What Causes Lower Back Pain?
If you experience lower back pain that affects your daily life, you’re not alone. Nearly 65 million Americans report a recent episode of back pain and over 16 million experience chronic back pain that affects their everyday activities.1 Lower back pain is also the leading cause of disability worldwide.2 While lower back pain doesn’t always indicate a serious problem, understanding the causes and symptoms of your pain can help you find treatment options.
What Is Lower Back Pain?
Back pain is one of the most common reasons people see a doctor and ranges from mild and temporary discomfort to severe, ongoing pain that affects your daily life.3 There are two types of back pain:3
- Acute. Short-term back pain, called acute back pain, resolves within a few days to a few weeks. For most people, lower back pain is acute and resolves on its own. Over-the-counter pain relief can help soothe acute symptoms while you recover.
- Chronic. Lower back pain that persists for longer than 12 weeks is defined as chronic back pain. Even after the initial injury or cause of back pain has been treated, some people experience chronic pain. Of all people affected by acute back pain, 20% will develop chronic back pain. While persistent pain may signal a more serious issue, sometimes there is no underlying cause to identify or treat. Treatment options can help ease symptoms even if they don’t entirely resolve them. If back pain becomes chronic, you should speak with your doctor.
Lower Back Pain Symptoms
Lower back pain can come on suddenly or appear gradually over time.5 You may notice pain immediately after a specific event, like an injury or after bending to pick something up. Your pain may be sharp or dull and achy and lower back pain can even radiate down to the back of your legs.5 Many people experience worse pain in certain positions, like while bending over, and feel relief while lying down.
While you’ll be able to tell if you experience pain in your lower back, you may also have other related symptoms.5 Understanding the symptoms of your back pain can help you know when to see a doctor and find the right treatment options for you.5 Other symptoms of lower back pain include:5
- Stiffness. Back pain is often accompanied by stiffness, making it difficult to straighten your back or stand up from a seated position quickly.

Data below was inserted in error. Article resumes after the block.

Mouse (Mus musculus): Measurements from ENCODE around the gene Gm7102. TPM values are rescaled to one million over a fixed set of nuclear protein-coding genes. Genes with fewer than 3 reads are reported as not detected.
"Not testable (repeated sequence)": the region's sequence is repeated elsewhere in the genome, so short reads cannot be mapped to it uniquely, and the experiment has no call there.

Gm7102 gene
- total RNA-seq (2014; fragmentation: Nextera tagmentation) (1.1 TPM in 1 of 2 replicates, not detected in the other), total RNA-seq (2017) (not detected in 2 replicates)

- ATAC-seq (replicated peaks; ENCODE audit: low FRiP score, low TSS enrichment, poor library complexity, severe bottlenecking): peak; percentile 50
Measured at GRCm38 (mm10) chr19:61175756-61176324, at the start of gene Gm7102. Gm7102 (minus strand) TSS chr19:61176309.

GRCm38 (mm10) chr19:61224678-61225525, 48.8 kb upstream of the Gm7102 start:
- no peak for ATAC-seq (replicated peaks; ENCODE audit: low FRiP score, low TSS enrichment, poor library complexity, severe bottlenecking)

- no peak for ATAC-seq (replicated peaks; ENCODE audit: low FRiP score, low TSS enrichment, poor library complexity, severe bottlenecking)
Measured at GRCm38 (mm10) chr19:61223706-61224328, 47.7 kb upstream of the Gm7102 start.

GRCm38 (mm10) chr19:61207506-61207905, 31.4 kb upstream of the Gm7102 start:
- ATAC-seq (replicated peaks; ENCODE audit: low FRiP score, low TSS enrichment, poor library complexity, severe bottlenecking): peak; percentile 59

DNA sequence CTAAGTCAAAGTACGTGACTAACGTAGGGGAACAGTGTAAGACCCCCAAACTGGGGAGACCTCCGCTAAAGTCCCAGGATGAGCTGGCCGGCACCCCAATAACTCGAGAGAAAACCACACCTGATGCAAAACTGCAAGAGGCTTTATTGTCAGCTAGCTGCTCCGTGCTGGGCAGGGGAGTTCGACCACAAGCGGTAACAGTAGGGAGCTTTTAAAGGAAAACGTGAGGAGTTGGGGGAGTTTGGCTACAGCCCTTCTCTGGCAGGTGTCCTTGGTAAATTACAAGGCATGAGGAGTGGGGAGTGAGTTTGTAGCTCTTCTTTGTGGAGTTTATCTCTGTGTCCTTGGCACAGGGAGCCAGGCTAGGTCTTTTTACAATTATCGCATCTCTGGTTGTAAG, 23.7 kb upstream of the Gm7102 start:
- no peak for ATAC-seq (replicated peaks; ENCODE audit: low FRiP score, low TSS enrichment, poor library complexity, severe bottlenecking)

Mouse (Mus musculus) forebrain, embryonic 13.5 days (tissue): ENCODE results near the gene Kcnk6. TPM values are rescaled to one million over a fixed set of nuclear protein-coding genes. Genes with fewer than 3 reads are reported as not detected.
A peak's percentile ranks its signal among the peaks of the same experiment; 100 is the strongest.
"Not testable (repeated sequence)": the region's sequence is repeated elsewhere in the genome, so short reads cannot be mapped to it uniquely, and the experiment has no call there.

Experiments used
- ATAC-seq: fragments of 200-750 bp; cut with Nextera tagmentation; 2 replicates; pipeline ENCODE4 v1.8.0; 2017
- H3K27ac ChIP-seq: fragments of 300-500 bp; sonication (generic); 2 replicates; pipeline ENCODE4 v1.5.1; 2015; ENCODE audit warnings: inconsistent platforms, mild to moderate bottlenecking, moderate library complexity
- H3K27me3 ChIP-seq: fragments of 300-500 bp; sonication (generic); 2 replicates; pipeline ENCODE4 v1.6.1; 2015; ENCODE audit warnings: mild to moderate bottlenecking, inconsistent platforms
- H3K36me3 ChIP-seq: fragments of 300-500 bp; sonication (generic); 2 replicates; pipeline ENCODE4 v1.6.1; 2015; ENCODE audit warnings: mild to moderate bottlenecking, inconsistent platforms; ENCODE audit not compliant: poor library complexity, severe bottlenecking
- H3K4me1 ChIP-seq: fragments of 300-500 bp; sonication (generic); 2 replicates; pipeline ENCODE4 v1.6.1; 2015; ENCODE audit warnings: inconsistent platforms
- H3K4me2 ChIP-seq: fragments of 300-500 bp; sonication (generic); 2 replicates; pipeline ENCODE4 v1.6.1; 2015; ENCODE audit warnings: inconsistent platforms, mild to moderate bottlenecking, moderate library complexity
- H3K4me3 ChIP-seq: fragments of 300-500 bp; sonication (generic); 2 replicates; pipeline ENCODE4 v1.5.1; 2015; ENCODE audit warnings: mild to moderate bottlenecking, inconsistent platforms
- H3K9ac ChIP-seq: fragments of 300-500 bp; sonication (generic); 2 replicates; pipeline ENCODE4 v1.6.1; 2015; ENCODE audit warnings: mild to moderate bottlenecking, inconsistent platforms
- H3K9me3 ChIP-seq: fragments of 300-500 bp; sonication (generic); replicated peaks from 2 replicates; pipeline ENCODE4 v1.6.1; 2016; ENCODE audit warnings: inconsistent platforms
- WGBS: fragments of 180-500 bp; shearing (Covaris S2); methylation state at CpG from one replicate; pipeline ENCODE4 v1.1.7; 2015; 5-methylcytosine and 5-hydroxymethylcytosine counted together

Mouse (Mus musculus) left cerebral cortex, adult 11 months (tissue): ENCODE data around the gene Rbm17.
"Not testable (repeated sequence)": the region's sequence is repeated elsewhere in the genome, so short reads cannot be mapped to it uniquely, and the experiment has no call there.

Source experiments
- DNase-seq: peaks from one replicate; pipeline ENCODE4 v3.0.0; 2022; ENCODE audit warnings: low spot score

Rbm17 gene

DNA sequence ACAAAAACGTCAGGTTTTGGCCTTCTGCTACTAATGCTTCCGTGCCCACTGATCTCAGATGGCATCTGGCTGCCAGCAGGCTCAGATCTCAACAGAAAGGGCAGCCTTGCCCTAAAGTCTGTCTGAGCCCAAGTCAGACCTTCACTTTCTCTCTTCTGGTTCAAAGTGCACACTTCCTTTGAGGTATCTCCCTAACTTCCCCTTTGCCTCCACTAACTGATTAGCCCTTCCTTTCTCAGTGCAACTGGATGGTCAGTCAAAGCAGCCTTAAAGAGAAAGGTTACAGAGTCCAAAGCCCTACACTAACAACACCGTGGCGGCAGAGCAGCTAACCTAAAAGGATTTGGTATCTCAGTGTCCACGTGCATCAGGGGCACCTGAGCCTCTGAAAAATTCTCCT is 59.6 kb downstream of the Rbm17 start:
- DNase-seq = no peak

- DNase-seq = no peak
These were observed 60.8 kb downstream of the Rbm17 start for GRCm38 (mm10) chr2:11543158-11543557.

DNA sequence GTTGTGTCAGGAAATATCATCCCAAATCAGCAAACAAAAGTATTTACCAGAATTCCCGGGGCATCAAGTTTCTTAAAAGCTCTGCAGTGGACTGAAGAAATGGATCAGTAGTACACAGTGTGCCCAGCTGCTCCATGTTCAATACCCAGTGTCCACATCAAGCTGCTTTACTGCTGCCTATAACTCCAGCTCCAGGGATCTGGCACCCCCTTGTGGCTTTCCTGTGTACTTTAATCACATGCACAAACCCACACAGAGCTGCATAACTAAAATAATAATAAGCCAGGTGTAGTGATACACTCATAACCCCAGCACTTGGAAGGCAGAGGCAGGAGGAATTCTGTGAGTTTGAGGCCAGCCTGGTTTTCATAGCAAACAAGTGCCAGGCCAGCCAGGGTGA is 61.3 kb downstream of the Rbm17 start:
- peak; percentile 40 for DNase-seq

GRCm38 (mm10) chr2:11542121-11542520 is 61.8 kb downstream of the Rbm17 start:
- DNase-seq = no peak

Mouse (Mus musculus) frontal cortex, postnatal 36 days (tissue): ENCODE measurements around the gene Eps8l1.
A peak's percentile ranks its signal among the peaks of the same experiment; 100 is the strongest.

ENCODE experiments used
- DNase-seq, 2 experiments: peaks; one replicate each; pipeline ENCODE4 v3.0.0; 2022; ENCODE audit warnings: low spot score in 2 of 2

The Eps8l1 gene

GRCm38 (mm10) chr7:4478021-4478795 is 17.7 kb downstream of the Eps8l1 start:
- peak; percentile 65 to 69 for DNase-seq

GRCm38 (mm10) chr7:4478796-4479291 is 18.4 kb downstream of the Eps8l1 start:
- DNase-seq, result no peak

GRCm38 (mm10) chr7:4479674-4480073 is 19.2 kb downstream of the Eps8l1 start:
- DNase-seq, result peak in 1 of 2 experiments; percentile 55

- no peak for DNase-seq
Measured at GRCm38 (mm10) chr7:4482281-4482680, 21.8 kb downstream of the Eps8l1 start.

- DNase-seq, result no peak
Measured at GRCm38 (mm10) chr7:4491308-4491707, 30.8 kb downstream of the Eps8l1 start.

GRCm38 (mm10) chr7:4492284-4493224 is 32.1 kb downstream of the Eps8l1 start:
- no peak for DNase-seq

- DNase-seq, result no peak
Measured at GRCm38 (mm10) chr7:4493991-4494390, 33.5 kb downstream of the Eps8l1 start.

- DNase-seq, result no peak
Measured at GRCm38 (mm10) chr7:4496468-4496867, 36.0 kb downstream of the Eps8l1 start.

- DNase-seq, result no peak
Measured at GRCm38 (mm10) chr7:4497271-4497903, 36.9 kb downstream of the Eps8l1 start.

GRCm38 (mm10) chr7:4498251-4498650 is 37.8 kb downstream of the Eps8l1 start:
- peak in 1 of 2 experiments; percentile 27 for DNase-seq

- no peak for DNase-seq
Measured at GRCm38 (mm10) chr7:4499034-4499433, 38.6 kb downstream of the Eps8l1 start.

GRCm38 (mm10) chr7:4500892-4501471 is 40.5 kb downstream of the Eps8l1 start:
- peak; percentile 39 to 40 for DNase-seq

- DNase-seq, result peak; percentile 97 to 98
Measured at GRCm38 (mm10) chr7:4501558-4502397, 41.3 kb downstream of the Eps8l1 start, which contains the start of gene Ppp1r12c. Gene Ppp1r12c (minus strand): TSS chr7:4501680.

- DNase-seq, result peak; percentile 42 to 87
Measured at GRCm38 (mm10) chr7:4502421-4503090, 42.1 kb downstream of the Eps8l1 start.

- Poor posture. Some people with lower back pain may stand bent to one side, as standing up straight can feel more painful.
- Muscle spasms. If you’ve strained your lower back, your muscles may spasm or contract uncontrollably.
Common Causes of Lower Back Pain
Lower back pain may occur as a result of injury or degenerative conditions.4 Your doctor should be able to help you determine the cause of your lower back pain and provide recommendations for treatment.4
Arthritis of the Spine
One of the most frequent causes of lower back pain is arthritis.4 As you age, the cartilage between your spinal joints breaks down and can cause the surrounding tissue to become inflamed. This increases friction in your joints and can cause pain in your lower back as you get older.4
Car accidents, bad falls, or even everyday activities can cause injury to your lower back. Back injuries can be sudden or happen slowly over time as a result of continuous strain. A bad fall or a car accident can cause a lower back injury. But so can carrying a laundry basket up the stairs. Some back injuries can be sudden and traumatic, and some happen slowly over time.4
A herniated or ruptured discs occur when your intervertebral discs become compressed and bulge outward out of their lining.3,4 Typically, herniated discs happen in the lower back. Even if the disc doesn’t cause pain, it may irritate surrounding nerves and cause pain as a result.4
How to Prevent and Treat Lower Back Pain
Acute back pain typically does not require treatment and will resolve on its own. However, you can treat your symptoms to ease pain and reduce inflammation.3
- Non-steroidal anti-inflammatory drugs (NSAIDs) can be purchased over the counter to reduce pain caused by inflammation. Advil Dual Action is the first and only FDA-approved pain relief medication to combine Acetaminophen and Ibuprofen. By combining these two powerful ingredients, you’ll be able to take an effective daily dose of each while still getting up to 8-hours of relief.
- Topical pain relief like creams or gels provides warm or cold sensations to dull lower back pain.
- Applying heat or ice can help improve mobility, reduce inflammation, and provide back pain relief.
Chronic back pain requires more aggressive treatment plans addressing the underlying cause of your pain alongside treatment to ease symptoms.3
Lower back pain can make everyday activities challenging, but at-home treatments can provide symptom relief for acute pain. To learn more about pain relief, explore articles from Advil.
- Back pain. https://hpi.georgetown.edu/backpain/. Accessed 11/1/2022.
- What low back pain is and why we need to pay attention. https://www.thelancet.com/journals/lancet/article/PIIS0140-6736(18)30480-X/fulltext. Accessed 11/1/2022.
- Low back pain fact sheet. https://www.ninds.nih.gov/low-back-pain-fact-sheet. Accessed 11/1/2022.
- Back pain. https://www.mayoclinic.org/symptoms/back-pain/basics/causes/sym-20050878. Accessed 11/1/2022.
- Lower back pain: what could it be? https://www.hopkinsmedicine.org/health/conditions-and-diseases/back-pain/lower-back-pain-what-could-it-be. Accessed 11/1/2022.
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